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Judge stays grain elevator demolition for now, schedules hearings on long-term future

The Great Northern grain elevator with a gaping hole in one side
Office of the Governor
The Great Northern grain elevator was damaged during a Dec. 11 windstorm.

The Campaign for Greater Buffalo History, Architecture & Culture, the City of Buffalo and Archer Daniels Midland Milling are heading back to court after a court-directed mediation issued Monday in State Supreme Court was concluded Tuesday and referred back to Justice Emilio Colaiacovo.

The preservationists had filed suit against the City and ADM on Dec. 17, to block an emergency demolition order requested by ADM for the Great Northern Elevator on Ganson Street issued by the city that day. The facility, which dates back to 1897, was damaged by high winds on Dec. 11. ADM has owned it since 1993, although it is long unused.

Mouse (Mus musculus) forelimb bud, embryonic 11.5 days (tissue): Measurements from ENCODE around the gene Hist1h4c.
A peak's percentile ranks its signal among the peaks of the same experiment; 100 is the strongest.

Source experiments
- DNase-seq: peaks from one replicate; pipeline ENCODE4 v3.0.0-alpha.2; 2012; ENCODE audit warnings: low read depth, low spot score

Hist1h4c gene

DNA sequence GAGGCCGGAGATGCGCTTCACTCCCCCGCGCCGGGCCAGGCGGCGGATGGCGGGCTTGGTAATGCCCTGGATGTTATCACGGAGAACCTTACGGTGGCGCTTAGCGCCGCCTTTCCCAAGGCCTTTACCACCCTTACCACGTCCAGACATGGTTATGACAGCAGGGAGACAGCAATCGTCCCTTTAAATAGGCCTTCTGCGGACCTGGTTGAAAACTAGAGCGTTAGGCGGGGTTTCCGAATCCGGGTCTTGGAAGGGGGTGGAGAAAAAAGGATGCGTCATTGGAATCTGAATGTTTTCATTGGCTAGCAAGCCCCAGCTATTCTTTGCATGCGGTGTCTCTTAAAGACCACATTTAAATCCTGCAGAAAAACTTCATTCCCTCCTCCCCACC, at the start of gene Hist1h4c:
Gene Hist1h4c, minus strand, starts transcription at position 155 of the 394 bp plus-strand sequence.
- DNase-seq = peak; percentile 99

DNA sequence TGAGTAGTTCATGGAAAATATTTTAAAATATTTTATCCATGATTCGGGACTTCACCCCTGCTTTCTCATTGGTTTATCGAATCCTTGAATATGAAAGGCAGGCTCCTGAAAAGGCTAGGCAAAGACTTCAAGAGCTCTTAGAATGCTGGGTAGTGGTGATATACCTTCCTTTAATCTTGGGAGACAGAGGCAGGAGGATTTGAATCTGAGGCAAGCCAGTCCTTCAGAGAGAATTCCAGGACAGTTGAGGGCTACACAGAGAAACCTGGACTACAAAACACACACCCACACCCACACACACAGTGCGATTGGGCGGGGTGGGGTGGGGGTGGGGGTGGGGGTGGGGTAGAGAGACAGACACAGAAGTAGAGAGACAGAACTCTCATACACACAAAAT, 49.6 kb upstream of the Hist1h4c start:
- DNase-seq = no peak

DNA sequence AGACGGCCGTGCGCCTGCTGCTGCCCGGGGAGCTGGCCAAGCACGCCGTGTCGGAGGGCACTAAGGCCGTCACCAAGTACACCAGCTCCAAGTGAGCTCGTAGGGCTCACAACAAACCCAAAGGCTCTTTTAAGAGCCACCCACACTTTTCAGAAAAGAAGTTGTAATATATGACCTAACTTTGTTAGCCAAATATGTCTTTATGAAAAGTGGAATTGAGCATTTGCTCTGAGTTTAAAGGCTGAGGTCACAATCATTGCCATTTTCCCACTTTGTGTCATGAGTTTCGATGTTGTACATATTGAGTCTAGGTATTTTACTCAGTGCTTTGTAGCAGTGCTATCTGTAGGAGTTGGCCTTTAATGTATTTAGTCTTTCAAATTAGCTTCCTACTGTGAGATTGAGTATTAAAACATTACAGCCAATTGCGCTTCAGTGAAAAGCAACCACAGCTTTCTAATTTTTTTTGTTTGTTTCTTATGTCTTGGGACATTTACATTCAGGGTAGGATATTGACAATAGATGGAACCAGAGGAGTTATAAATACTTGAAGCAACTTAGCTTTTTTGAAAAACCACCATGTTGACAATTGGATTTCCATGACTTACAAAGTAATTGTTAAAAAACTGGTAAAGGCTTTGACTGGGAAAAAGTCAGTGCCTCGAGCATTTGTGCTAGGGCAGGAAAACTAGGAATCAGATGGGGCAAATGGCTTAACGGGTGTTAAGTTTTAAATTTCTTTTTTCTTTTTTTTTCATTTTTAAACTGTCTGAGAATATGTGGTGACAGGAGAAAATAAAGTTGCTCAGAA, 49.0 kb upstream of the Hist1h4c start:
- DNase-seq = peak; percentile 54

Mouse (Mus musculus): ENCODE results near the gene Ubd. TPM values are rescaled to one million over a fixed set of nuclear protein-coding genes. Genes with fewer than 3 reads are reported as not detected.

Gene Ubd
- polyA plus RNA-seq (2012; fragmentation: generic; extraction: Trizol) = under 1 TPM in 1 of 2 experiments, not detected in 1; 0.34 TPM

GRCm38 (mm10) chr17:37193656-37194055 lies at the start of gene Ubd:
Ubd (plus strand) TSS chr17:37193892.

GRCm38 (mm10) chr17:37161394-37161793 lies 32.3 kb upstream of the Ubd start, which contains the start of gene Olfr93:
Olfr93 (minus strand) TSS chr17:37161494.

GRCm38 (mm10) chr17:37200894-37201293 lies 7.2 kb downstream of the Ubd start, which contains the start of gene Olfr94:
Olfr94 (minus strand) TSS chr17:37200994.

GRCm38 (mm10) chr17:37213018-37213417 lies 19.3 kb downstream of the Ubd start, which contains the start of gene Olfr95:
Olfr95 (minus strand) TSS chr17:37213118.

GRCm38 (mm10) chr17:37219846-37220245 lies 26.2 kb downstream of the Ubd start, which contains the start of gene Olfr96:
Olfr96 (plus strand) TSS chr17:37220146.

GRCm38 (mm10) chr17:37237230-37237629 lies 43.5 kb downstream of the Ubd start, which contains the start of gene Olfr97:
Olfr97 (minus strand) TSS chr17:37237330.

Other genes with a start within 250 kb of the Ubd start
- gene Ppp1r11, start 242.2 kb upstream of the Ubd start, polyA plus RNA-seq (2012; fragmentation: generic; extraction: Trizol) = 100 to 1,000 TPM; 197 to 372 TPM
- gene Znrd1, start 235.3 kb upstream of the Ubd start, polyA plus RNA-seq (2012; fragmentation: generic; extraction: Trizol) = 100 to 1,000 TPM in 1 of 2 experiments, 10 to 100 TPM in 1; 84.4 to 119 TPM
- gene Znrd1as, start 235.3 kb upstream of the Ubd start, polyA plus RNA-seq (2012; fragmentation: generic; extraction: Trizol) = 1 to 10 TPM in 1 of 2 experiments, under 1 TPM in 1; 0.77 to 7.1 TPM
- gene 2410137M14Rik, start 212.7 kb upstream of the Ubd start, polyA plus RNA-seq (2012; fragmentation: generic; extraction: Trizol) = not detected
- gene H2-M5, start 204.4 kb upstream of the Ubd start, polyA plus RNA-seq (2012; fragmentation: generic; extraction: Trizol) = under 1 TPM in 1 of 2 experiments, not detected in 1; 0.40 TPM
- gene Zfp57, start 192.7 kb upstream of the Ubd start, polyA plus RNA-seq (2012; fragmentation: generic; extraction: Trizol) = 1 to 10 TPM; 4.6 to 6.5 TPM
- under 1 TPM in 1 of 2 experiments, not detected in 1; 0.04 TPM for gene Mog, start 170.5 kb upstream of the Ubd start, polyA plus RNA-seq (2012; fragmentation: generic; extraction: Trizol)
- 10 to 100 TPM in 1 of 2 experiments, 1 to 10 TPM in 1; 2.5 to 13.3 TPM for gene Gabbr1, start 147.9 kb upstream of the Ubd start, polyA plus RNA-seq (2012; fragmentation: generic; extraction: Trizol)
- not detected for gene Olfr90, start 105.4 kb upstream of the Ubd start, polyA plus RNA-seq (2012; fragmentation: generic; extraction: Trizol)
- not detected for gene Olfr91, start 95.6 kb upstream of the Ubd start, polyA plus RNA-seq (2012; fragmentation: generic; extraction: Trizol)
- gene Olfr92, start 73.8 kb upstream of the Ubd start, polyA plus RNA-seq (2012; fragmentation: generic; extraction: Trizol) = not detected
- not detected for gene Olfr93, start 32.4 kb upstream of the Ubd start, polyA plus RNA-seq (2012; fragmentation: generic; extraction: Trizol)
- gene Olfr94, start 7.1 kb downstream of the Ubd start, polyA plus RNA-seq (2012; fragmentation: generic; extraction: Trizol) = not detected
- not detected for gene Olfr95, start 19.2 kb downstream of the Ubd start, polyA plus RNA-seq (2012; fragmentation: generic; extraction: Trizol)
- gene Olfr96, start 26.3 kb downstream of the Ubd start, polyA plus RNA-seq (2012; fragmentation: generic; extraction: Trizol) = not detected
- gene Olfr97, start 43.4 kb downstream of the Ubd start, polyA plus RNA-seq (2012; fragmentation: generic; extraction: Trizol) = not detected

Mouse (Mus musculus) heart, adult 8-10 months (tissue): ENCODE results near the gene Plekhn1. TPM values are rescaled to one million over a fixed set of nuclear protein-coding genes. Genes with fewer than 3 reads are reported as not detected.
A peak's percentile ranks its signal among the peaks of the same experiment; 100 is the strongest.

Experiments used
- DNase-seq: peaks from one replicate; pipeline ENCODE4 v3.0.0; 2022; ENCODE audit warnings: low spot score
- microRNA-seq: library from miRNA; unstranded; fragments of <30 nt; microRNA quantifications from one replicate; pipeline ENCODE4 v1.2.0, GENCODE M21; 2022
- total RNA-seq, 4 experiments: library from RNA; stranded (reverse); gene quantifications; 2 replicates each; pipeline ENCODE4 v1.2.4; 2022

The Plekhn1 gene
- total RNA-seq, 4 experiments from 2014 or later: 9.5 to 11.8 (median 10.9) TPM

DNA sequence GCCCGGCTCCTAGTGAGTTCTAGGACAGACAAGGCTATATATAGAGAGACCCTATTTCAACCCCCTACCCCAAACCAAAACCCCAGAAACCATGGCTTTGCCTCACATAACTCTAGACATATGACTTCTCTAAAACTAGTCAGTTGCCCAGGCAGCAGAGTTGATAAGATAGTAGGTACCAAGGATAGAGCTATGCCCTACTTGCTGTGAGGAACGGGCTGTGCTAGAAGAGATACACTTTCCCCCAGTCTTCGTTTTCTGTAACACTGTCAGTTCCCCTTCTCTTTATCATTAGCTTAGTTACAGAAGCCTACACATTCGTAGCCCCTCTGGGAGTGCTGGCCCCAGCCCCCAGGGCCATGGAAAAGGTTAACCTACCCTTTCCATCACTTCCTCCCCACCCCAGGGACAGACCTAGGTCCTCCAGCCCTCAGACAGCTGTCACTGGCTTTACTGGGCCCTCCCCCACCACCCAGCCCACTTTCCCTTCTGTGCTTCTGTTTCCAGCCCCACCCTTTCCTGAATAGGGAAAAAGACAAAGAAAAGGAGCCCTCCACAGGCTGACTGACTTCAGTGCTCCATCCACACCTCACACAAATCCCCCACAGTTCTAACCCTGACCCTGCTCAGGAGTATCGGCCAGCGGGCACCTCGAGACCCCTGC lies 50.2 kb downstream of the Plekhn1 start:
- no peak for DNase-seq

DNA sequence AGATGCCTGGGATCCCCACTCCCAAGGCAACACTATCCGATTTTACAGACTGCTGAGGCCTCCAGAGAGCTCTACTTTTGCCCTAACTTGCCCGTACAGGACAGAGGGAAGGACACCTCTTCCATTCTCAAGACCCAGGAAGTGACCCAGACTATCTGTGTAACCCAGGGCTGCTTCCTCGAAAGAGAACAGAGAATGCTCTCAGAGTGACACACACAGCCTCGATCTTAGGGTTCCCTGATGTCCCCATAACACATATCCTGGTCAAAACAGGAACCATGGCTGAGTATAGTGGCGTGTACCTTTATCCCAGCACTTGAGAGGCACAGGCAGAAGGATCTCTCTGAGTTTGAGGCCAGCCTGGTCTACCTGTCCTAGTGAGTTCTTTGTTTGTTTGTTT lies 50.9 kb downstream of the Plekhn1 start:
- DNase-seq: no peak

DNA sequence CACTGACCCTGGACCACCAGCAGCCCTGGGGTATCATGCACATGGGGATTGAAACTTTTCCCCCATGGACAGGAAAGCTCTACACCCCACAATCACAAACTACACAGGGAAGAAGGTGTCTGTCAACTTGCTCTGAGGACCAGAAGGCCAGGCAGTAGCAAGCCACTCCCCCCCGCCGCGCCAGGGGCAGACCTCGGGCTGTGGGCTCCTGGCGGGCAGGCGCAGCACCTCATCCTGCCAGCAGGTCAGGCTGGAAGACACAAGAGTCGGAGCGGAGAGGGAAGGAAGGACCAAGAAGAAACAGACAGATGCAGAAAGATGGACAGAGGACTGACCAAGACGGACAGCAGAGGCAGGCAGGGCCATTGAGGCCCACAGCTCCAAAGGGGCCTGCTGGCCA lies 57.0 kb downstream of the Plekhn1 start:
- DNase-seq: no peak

On Thursday, Colaiacovo issued a ruling that continues his stay on the demolition of the building.

"While the Court recognizes the public interest in saving a historic building, this must be balanced with important concerns such as public safety. On its face, an old building missing a large portion of a wall, combined with the overall deteriorated nature of the building, is alarming. It is also undisputed that metal sheeting has come loose from the building. However, it is unclear whether the recent incident referenced in affidavits was caused by the wind damaged northern wall. Further, it is unclear whether any further deterioration is imminent or simply anticipated."

Colaiacovo has called for fact finding hearings to be held Monday Jan. 3.

The Campaign was granted a temporary restraining order on Dec. 19, then arguments in the case were heard before Colaiacovo Dec. 27. The judge gave all parties a week to work out a solution and said if the matter was referred back to him, he would issue a written decision in short order.